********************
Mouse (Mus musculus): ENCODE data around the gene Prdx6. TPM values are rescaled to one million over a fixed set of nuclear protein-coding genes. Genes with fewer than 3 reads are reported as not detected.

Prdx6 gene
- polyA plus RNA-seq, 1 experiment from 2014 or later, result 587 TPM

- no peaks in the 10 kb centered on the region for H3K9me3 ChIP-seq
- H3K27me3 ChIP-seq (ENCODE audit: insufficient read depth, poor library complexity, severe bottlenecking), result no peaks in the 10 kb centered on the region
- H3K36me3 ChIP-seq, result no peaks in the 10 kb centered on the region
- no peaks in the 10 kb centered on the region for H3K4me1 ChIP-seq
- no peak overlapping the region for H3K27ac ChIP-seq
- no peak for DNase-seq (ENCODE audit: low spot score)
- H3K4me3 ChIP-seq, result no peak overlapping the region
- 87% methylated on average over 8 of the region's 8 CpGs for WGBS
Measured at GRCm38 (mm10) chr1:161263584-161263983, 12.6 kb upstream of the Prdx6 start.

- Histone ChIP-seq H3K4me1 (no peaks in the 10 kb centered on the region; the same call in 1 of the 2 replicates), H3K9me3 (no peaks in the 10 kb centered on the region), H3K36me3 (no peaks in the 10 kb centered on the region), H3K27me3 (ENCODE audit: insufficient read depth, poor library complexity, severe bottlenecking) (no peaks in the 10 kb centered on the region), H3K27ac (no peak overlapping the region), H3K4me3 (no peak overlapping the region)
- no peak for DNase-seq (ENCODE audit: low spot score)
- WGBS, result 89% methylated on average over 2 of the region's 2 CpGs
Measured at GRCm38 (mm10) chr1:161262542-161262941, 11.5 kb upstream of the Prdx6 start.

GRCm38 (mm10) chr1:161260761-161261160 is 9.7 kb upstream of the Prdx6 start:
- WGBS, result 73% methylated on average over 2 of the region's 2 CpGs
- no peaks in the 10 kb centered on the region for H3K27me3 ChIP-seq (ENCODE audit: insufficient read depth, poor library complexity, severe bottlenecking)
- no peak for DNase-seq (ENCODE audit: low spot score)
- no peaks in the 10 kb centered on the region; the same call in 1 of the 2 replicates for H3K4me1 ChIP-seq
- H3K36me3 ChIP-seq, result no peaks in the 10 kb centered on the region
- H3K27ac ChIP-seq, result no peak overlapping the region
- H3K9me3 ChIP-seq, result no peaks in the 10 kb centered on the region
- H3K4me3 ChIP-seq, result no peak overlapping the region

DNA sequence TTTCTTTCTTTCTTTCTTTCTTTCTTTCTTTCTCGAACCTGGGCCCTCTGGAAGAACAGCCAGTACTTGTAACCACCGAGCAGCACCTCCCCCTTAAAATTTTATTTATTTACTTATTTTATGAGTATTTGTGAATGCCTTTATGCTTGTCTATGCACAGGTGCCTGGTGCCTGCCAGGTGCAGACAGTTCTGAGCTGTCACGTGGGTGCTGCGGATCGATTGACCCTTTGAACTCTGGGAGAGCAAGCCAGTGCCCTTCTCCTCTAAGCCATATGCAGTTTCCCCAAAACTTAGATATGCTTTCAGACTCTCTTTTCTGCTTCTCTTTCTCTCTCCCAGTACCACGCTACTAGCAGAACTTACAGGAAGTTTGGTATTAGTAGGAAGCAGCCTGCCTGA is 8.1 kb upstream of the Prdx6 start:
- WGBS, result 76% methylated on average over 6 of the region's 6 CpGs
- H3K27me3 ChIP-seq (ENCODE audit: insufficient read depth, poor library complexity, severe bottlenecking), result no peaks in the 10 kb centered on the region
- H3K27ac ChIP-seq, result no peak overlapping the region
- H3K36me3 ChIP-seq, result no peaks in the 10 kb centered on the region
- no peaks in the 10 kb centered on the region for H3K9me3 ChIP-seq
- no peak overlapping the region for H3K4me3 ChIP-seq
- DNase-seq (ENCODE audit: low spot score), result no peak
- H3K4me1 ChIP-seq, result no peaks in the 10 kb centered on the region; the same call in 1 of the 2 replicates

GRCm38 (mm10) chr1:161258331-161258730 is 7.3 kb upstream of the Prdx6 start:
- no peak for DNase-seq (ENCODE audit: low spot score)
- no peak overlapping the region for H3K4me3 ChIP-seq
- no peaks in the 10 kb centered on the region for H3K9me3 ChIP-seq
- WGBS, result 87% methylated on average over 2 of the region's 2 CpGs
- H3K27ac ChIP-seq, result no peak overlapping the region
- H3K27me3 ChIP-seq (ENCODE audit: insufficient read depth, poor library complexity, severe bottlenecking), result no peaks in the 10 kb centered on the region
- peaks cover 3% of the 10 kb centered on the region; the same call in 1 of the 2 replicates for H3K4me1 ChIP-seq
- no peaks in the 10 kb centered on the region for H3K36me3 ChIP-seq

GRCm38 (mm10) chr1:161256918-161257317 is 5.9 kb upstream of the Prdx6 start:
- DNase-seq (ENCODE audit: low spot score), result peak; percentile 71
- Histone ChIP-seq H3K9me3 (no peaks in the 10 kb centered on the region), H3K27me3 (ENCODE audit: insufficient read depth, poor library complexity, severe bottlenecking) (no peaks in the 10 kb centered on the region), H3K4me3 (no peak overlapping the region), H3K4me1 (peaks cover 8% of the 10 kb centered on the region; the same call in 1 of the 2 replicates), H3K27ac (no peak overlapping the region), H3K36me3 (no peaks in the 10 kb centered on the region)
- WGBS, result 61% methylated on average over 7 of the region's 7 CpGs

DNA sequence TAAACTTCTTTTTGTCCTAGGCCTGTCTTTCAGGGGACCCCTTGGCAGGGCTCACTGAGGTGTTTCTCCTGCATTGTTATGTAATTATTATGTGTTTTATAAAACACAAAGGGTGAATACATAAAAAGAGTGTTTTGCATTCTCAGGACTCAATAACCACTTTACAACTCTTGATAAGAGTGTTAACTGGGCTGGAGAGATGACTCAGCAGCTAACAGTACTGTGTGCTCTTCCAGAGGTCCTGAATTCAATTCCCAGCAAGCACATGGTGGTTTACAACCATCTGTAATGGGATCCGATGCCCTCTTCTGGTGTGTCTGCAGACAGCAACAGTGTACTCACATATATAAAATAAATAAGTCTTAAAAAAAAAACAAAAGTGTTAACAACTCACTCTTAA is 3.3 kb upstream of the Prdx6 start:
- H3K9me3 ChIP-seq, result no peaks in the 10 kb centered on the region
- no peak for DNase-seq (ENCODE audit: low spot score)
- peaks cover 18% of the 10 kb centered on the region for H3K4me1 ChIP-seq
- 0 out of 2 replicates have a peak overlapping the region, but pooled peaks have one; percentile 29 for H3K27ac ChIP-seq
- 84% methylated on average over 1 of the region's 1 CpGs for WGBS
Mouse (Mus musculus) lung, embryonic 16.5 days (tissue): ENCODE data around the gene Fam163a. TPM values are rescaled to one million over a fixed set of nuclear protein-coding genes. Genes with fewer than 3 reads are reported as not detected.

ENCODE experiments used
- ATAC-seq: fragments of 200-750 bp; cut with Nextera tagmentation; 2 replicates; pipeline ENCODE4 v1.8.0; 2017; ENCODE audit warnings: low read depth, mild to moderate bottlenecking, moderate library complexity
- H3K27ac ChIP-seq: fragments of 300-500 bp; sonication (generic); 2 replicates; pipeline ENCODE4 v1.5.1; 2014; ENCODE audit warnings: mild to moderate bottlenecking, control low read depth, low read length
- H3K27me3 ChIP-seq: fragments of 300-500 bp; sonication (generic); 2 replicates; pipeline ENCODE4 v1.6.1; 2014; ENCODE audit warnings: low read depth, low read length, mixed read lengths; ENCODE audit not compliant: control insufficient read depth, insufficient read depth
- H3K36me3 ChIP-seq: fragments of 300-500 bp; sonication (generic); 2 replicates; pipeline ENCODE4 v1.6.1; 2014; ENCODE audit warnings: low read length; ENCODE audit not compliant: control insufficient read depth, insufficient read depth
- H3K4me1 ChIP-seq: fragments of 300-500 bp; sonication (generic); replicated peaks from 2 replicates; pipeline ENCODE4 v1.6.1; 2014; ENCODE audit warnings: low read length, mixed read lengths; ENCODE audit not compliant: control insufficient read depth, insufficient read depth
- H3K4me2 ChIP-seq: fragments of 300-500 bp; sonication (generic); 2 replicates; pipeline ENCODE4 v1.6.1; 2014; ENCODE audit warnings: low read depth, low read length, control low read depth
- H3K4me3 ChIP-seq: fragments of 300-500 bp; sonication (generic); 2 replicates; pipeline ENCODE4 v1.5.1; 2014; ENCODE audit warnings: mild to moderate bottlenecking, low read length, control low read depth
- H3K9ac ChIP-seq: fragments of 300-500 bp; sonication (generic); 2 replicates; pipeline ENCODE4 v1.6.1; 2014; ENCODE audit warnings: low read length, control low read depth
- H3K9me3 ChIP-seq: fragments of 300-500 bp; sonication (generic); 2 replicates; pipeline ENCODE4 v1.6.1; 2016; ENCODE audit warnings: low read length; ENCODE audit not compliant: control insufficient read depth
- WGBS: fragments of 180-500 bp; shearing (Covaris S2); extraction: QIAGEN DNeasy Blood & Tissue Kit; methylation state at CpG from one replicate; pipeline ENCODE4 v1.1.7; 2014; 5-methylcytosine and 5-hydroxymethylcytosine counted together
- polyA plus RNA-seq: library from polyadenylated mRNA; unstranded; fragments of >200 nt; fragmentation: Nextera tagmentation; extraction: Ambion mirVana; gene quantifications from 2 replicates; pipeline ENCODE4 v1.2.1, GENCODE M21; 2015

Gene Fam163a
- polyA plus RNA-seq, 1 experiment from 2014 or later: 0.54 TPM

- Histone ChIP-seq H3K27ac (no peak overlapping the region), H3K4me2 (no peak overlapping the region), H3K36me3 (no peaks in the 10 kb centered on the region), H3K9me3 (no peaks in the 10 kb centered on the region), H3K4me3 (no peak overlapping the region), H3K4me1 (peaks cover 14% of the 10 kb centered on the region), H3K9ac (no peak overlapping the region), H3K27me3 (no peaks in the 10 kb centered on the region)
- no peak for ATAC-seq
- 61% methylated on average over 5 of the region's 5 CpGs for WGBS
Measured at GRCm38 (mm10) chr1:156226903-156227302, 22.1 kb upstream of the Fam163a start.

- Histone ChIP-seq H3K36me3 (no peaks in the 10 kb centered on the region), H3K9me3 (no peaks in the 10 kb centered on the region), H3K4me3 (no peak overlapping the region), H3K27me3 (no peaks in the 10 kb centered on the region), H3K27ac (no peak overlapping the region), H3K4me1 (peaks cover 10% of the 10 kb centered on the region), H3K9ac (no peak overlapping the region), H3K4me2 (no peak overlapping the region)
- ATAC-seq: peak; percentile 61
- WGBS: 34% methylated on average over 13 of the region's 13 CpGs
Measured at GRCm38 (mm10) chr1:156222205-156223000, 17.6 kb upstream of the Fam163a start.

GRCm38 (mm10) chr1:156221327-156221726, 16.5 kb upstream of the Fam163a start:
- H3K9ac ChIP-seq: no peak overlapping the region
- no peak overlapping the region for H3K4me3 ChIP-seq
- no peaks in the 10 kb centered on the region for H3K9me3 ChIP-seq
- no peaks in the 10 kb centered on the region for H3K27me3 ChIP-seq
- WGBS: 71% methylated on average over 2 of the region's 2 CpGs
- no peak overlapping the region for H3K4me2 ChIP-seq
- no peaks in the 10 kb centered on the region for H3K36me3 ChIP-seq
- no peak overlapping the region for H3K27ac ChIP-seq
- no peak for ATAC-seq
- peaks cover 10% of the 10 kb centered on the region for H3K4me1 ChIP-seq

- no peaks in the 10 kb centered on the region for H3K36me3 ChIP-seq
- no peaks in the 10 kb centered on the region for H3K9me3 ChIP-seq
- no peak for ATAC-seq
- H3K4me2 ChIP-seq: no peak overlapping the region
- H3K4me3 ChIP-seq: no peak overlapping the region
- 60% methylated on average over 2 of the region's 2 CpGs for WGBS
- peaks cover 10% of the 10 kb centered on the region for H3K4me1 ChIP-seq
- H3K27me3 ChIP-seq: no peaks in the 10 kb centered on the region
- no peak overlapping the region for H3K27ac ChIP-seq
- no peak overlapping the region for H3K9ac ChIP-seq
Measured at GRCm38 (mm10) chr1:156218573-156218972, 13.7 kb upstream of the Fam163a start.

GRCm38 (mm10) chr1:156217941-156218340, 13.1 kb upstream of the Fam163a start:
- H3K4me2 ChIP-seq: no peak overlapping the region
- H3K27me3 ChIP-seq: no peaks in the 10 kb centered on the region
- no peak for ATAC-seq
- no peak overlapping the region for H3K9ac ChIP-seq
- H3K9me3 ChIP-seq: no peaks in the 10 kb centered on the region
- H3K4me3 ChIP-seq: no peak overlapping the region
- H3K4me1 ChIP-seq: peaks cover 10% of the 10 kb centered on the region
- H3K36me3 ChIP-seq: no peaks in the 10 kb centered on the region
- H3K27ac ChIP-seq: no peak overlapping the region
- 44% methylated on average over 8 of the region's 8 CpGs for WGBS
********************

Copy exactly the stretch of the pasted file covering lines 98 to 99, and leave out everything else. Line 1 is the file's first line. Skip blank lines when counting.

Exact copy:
Measured at GRCm38 (mm10) chr1:156218573-156218972, 13.7 kb upstream of the Fam163a start.

GRCm38 (mm10) chr1:156217941-156218340, 13.1 kb upstream of the Fam163a start: